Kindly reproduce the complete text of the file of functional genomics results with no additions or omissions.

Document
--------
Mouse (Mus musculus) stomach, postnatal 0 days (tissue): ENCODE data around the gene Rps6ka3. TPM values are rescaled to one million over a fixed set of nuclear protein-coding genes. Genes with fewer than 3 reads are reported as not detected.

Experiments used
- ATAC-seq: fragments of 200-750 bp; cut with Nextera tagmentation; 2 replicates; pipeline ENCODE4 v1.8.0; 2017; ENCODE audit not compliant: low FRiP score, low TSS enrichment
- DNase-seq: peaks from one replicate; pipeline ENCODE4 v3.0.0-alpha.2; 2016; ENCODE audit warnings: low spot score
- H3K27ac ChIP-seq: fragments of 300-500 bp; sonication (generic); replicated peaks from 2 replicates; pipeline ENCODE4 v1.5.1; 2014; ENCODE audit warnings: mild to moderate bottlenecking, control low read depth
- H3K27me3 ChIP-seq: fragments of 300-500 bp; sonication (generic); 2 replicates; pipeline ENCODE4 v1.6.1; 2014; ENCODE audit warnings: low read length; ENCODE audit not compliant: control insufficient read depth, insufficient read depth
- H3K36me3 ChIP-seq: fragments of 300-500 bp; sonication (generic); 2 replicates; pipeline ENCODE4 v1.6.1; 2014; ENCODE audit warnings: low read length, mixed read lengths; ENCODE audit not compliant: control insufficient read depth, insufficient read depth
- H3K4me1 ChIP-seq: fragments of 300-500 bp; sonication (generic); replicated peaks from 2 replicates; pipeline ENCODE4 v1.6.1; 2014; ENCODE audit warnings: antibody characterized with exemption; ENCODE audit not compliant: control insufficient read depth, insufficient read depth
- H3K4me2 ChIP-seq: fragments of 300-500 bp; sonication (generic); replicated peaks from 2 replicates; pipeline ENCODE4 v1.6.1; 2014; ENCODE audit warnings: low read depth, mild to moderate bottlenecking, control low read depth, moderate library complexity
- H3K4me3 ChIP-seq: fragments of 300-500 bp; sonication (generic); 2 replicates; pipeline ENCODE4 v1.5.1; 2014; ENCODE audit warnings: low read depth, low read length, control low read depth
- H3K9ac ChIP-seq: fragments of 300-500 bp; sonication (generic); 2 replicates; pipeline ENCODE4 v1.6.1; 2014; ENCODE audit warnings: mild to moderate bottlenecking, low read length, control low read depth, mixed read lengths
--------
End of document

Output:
Mouse (Mus musculus) stomach, postnatal 0 days (tissue): ENCODE data around the gene Rps6ka3. TPM values are rescaled to one million over a fixed set of nuclear protein-coding genes. Genes with fewer than 3 reads are reported as not detected.

Experiments used
- ATAC-seq: fragments of 200-750 bp; cut with Nextera tagmentation; 2 replicates; pipeline ENCODE4 v1.8.0; 2017; ENCODE audit not compliant: low FRiP score, low TSS enrichment
- DNase-seq: peaks from one replicate; pipeline ENCODE4 v3.0.0-alpha.2; 2016; ENCODE audit warnings: low spot score
- H3K27ac ChIP-seq: fragments of 300-500 bp; sonication (generic); replicated peaks from 2 replicates; pipeline ENCODE4 v1.5.1; 2014; ENCODE audit warnings: mild to moderate bottlenecking, control low read depth
- H3K27me3 ChIP-seq: fragments of 300-500 bp; sonication (generic); 2 replicates; pipeline ENCODE4 v1.6.1; 2014; ENCODE audit warnings: low read length; ENCODE audit not compliant: control insufficient read depth, insufficient read depth
- H3K36me3 ChIP-seq: fragments of 300-500 bp; sonication (generic); 2 replicates; pipeline ENCODE4 v1.6.1; 2014; ENCODE audit warnings: low read length, mixed read lengths; ENCODE audit not compliant: control insufficient read depth, insufficient read depth
- H3K4me1 ChIP-seq: fragments of 300-500 bp; sonication (generic); replicated peaks from 2 replicates; pipeline ENCODE4 v1.6.1; 2014; ENCODE audit warnings: antibody characterized with exemption; ENCODE audit not compliant: control insufficient read depth, insufficient read depth
- H3K4me2 ChIP-seq: fragments of 300-500 bp; sonication (generic); replicated peaks from 2 replicates; pipeline ENCODE4 v1.6.1; 2014; ENCODE audit warnings: low read depth, mild to moderate bottlenecking, control low read depth, moderate library complexity
- H3K4me3 ChIP-seq: fragments of 300-500 bp; sonication (generic); 2 replicates; pipeline ENCODE4 v1.5.1; 2014; ENCODE audit warnings: low read depth, low read length, control low read depth
- H3K9ac ChIP-seq: fragments of 300-500 bp; sonication (generic); 2 replicates; pipeline ENCODE4 v1.6.1; 2014; ENCODE audit warnings: mild to moderate bottlenecking, low read length, control low read depth, mixed read lengths